By Carol Gatura, Communications Officer, APHRC
“We are pleased to inform you that your abstract was accepted as a Comms Talk Presentation for the 2018 International Social and Behavior Change Communication (SBCC) Summit.”
These words will forever ring in my head. I had to reread that statement five times to believe it. See, it was my first time to ever submit an abstract to an international conference. First time! You can imagine my excitement when I received the good news to present at the Summit in April 2018 at Nusa Dua, Indonesia.
I soon had to get over the euphoria real quick and get down to business. This was not an easy task, I was among the less than 30 percent of applicants worldwide in that category whose submission was accepted. I had to show that I was more than up to the task.
My talk was based on the APHRC-Guttmacher Institute study on Comprehensive Sexuality Education (CSE) in Kenya. As part of the dissemination of findings in April 2017, we engaged 100 young people, aged 14-18 years, across the country. They were part of group discussions as well as a studio audience for Nairobi’s first ever call-in radio talk show on sexuality education. We wanted to hear from the young people themselves about where they get their information on sexual and reproductive health. Kenya is still somewhat conservative, especially on sexual issues, so it was surprising and fascinating to hear how much they knew about sex and their understanding of contraception.
The big idea around this Youth Summit and radio show was to give the teens a voice. This is a group that is rarely engaged by decision makers even when these decisions are focused on young people’s welfare. It is rare to see a young person at a policy meeting or global conference giving their thoughts or opinions on an issue.
Fast forward to the SBCC Summit and this same issue was raised – the inadequate participation of young people. There was a ‘Youth Space’ at the summit but even here young people under 25 were still under-represented. My Comms Talk presentation, ‘We know what we want: young teens speak out on comprehensive sexuality education,’ set the stage on April 19, 2018 for a youth panel on voice and agenda setting. I called on participants to engage young people in their programs from the very beginning so as to ensure their needs are adequately addressed. The youth panel focused on seeing young people as experts and not study subjects to achieve sustainable behaviour change.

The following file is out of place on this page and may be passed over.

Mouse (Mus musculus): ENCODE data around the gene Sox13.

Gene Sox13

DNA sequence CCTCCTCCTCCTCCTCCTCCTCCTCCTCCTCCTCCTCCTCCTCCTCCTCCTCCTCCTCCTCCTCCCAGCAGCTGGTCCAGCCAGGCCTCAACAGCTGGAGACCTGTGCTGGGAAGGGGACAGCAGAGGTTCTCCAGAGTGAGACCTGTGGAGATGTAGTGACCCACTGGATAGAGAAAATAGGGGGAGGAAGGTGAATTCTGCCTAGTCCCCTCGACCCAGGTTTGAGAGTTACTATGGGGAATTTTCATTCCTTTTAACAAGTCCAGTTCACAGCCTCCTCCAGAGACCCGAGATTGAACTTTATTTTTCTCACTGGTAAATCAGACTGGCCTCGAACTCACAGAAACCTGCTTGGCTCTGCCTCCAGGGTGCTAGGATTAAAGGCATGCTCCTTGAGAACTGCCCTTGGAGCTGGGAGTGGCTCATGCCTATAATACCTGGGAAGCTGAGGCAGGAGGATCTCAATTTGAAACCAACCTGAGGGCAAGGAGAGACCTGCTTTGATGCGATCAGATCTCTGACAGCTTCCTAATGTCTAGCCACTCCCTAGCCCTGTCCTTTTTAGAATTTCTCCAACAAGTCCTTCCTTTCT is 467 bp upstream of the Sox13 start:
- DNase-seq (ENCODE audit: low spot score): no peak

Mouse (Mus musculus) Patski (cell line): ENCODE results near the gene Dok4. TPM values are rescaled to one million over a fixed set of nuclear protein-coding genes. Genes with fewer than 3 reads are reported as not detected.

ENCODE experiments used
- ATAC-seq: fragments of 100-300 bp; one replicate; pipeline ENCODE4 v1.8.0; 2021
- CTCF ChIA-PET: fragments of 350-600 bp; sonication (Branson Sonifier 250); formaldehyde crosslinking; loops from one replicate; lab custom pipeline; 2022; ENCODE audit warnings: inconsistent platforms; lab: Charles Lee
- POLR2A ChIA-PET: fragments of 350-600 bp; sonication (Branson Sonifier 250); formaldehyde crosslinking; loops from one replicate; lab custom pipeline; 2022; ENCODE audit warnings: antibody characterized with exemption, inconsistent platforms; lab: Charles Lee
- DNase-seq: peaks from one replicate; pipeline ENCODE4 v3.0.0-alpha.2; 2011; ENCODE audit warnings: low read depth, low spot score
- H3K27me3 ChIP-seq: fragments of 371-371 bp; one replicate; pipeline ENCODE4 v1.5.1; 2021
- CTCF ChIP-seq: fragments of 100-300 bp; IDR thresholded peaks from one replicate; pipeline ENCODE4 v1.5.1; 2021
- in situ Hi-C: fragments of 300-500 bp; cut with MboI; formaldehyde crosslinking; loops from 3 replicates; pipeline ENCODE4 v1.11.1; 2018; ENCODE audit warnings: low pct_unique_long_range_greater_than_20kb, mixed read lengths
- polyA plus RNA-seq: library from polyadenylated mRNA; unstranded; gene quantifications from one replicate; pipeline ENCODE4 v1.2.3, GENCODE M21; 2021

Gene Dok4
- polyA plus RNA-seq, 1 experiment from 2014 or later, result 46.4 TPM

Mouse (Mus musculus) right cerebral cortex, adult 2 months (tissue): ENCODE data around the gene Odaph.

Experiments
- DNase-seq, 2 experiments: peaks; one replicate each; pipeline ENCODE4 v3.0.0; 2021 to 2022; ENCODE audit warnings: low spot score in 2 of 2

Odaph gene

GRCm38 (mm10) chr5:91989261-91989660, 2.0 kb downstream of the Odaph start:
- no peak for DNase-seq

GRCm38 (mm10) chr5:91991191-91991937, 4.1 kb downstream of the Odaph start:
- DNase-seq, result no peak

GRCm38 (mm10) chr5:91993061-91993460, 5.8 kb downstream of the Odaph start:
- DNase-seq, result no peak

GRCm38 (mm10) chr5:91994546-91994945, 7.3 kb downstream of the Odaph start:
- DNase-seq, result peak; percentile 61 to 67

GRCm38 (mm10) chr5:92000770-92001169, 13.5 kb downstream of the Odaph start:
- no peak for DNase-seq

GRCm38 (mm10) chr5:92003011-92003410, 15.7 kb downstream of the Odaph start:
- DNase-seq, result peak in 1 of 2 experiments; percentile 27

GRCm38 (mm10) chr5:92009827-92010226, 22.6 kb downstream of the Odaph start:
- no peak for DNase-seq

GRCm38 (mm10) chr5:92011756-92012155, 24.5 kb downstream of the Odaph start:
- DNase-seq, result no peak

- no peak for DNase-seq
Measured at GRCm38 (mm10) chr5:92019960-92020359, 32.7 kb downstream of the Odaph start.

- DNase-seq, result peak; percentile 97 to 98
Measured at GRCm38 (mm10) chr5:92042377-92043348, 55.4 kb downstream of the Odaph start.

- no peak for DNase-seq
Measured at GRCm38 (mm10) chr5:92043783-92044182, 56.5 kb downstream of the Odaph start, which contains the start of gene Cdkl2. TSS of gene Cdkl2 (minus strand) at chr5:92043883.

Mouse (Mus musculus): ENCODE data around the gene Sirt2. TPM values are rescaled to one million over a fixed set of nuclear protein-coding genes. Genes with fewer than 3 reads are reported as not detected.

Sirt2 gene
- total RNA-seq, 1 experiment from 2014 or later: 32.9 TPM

“It’s not just about thinking about young people, but carrying them along in the process,” said Adetoyeke Adedipe, with the Nigeria Urban Reproductive Health Initiative. “We have a saying in Nigeria: If you want to go fast, go alone. If you want to go far, go together.”
We need to apply the same thinking in research. As we generate data on young people, we should go back to them with the findings and actively listen to what they have to say. We need to advocate for their participation in high-level policy meetings so that they can actively contribute to policy development.
So who is responsible for youth inclusion in development? Everyone! Whether in civil society, academia or government, we all need to ensure the voice of the youth is amplified in decision making by giving them the opportunity to speak on their issues themselves.
“All of us here, we wouldn’t be here without adult mentors in our life,” Angga Dwi Martha, a youth advisor for Sustainable Development Goals Implementation in Indonesia said. “Leaders in the field need to foster the potential of the young people they meet and next time they will be on the stage with us.”
At the end of the week-long summit, it wasn’t about me or APHRC, or how well we do our work. It was about telling the stories of young people and giving them a platform to be heard. Once they understand their role and the decision making process, they are able to develop confidence in themselves and speak out on societal issues which affect them. Their participation and inclusion will lead to development of youth-sensitive policy for sustainable behaviour change.